UK & World News
Net Migration To UK Rises By 60,000 In A Year
An extra 60,000 long-term migrants arrived in the UK last year compared to the previous year, new immigration figures have revealed.
The data shows net migration - the difference between migrants leaving and coming to the UK - rose to 212,000 in the year to September 2013, from 154,000 during the preceding 12 months.
It comes as a blow to Prime Minister David Cameron and Home Secretary Theresa May's hopes to bring the figure down below 100,000 by the 2015 general election.
The data from the Office for National Statistics (ONS) also showed some 24,000 Romanians and Bulgarians came to Britain during the same period - nearly three times the 9,000 the previous year.
Of these, around 70% came to work, while 30% came to study.
The surge is expected to spark fresh fears of an influx after restrictions barring residents from the two EU countries from coming to the UK for work expired on January 1. They are also entitled to claim benefits like other EU citizens.
Some 65,000 citizens of so-called EU15 countries - pre-2004 members of the European Union - arrived to work in the UK in the year to September, an increase of 23,000 when compared to the previous year.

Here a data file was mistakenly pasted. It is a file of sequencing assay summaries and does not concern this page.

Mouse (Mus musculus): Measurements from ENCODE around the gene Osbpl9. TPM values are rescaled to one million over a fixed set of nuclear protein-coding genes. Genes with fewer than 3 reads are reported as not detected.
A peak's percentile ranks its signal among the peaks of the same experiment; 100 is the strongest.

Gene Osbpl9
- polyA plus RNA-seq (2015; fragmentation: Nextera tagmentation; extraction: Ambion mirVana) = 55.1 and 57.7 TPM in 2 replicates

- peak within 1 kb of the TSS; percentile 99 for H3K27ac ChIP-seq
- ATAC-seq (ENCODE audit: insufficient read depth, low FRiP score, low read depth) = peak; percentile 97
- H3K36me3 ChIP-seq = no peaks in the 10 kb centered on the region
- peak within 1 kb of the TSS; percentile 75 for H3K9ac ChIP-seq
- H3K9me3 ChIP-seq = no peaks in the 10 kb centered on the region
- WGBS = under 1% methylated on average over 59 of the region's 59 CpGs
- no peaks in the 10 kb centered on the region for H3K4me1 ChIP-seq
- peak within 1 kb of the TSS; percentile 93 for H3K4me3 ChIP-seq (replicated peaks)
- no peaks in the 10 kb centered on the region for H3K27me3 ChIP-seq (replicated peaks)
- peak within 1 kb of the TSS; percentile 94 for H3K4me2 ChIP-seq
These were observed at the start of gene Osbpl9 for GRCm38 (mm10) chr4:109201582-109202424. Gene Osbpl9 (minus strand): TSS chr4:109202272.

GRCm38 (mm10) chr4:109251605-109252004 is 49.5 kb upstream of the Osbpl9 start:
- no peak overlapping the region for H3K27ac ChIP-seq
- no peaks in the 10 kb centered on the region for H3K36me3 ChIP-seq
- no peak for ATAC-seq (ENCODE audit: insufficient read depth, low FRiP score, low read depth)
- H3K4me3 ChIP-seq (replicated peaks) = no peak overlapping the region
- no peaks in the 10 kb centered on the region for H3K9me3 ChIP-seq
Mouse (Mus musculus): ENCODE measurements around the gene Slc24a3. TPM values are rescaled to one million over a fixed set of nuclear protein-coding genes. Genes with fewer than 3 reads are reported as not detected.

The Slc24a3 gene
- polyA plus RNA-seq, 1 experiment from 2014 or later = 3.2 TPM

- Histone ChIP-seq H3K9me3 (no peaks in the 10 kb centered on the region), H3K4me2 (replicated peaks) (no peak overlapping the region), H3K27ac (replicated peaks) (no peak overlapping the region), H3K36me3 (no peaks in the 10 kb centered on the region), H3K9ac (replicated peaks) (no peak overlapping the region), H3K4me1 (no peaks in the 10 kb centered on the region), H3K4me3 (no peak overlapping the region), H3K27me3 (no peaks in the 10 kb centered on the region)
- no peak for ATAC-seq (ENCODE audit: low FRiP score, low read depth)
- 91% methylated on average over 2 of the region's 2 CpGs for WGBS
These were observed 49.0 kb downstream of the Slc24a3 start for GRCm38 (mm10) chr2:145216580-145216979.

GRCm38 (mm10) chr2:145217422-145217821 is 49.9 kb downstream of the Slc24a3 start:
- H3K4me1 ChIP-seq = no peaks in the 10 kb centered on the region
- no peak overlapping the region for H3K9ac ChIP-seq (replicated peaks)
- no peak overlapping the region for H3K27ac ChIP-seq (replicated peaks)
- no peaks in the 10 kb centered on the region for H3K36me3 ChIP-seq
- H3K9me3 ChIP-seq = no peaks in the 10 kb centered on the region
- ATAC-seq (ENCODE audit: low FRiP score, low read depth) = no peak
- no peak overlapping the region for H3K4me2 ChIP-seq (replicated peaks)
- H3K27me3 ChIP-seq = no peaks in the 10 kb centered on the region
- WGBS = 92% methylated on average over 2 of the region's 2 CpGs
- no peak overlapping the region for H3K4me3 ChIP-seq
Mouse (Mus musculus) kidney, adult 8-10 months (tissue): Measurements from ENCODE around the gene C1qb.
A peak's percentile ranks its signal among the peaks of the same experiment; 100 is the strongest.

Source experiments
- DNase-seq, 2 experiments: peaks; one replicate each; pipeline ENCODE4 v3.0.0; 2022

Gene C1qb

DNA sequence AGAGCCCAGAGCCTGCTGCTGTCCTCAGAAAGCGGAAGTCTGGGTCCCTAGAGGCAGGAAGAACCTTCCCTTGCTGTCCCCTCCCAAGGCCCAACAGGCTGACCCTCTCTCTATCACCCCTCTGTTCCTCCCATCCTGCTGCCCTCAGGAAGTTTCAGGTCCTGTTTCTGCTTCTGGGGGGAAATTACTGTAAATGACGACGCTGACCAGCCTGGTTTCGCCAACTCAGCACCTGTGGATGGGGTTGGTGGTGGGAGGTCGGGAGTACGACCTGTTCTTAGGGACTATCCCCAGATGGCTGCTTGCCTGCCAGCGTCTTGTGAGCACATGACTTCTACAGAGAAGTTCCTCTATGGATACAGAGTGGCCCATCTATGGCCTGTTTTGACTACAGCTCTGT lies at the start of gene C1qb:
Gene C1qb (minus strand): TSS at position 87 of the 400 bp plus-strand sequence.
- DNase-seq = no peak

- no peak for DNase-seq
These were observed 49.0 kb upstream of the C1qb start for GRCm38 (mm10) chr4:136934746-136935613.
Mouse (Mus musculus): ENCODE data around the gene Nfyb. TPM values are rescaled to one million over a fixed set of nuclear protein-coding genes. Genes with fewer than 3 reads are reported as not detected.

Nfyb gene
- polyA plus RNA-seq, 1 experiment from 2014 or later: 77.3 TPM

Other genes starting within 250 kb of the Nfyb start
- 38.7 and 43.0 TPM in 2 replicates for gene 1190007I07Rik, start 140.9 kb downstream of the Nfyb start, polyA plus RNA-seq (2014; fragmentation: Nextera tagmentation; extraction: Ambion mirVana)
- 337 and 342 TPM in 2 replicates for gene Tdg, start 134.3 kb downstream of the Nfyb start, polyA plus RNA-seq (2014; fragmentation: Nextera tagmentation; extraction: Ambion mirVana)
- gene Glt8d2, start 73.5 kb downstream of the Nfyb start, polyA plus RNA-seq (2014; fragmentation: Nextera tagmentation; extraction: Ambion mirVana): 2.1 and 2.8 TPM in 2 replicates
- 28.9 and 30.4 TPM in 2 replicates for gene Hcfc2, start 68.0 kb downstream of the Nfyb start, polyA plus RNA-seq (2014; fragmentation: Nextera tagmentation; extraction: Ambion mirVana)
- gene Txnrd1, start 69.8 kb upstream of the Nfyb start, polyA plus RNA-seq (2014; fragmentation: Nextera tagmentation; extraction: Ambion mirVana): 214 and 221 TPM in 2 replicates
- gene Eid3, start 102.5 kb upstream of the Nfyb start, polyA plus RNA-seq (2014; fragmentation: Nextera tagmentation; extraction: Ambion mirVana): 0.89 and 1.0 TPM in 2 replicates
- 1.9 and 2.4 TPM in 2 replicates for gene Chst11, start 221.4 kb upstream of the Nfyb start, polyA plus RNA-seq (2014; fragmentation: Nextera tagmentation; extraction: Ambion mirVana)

However, the number of people arriving from non-EU states fell significantly to 244,000 in the period, down from 269,000 the previous year.
The ONS said this was due to fewer New Commonwealth citizens - such as those from India - migrating to the UK for formal study.
Immigration Minister James Brokenshire conceded there had been a significant rise in migrant numbers from within the EU, but insisted "successes" had been achieved in terms of migration from outside the EU.
He said: "Uncontrolled, mass immigration makes it difficult to maintain social cohesion, puts pressure on our public services and forces down wages for people on low incomes.
"Our reforms have cut non-EU migration to its lowest level since 1998 and there are now 82,000 fewer people arriving annually from outside the EU than when this Government came to power.
"The Government is ensuring that our controls on accessing benefits and services, including the NHS and social housing, are among the tightest in Europe.
"We cannot impose formal immigration controls on EU migrants, so we are focusing on cutting out the abuse of free movement between EU member states and seeking to address the factors that drive European immigration to Britain.
"We are building an immigration system that is fair to British citizens and legitimate migrants, that is tough on those who abuse the system or flout the law, and that ensures people come to the UK for the right reasons - to work hard and contribute to our economy and society."
He told Sky News the European Commission was now recognising there were "issues of abuse" and that the Government would continue with other EU partners to "make that case for reform".
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